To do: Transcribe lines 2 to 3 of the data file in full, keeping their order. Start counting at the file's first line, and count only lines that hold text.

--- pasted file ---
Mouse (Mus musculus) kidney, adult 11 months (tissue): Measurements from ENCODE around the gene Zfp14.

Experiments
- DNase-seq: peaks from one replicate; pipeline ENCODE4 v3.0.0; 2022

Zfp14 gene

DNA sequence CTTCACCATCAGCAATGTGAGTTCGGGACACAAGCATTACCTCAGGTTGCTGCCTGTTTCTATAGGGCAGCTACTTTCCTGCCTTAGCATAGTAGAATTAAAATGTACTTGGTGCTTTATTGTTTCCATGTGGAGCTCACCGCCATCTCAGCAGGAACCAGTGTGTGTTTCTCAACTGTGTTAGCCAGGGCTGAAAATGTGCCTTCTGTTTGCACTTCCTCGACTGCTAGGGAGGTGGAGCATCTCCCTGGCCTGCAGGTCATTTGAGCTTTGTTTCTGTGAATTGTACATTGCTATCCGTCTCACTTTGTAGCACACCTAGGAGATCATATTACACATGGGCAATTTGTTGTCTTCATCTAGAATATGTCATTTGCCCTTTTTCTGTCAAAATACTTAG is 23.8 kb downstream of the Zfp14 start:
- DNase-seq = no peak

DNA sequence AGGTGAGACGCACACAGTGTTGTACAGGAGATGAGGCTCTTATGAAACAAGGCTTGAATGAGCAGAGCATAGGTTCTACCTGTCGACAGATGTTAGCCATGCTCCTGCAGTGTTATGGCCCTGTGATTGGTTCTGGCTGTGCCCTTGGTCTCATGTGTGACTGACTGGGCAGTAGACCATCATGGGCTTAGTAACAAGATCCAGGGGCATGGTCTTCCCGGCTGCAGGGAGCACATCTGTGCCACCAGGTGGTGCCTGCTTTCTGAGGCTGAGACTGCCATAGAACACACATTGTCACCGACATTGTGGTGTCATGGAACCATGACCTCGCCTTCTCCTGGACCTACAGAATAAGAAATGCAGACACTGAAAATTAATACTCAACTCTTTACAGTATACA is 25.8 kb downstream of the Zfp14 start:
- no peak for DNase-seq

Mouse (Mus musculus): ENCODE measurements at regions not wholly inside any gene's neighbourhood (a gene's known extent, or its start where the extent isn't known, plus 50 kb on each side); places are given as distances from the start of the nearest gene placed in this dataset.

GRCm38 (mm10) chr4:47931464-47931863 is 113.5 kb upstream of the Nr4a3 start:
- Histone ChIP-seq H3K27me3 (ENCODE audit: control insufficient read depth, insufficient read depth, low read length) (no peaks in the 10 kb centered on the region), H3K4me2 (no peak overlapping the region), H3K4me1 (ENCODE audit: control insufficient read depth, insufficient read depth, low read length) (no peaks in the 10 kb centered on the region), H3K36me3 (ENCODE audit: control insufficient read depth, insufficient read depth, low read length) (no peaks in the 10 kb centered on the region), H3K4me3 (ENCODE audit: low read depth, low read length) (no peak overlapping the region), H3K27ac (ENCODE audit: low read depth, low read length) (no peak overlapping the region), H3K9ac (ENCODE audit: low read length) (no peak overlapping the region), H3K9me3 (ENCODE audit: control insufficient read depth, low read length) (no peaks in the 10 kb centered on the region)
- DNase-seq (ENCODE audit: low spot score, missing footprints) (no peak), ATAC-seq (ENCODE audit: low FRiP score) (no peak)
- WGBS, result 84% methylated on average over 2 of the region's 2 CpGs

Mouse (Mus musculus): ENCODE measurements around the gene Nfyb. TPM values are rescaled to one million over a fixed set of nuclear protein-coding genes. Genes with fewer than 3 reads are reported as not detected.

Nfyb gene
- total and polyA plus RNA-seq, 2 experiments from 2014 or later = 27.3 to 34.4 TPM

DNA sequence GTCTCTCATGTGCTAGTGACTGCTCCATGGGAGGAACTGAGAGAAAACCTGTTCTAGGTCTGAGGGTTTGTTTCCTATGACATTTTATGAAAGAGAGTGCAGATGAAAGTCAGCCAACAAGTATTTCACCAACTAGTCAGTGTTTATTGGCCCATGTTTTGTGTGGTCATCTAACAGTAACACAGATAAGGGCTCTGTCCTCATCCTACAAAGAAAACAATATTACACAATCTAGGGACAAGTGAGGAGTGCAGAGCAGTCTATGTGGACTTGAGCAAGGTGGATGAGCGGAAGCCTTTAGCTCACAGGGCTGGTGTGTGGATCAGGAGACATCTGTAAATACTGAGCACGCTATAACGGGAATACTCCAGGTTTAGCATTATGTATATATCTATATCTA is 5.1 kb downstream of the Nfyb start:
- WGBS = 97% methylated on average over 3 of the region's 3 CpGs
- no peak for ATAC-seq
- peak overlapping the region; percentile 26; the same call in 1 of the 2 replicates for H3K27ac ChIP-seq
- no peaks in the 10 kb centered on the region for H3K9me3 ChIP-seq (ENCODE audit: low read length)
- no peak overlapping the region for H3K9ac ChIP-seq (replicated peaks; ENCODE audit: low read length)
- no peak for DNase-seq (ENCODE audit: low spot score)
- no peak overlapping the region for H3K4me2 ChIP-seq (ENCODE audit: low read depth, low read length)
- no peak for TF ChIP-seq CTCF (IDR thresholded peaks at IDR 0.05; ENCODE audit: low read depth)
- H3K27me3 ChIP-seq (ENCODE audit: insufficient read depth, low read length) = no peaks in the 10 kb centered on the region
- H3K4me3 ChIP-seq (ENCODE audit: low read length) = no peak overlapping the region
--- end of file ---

Experiments
- DNase-seq: peaks from one replicate; pipeline ENCODE4 v3.0.0; 2022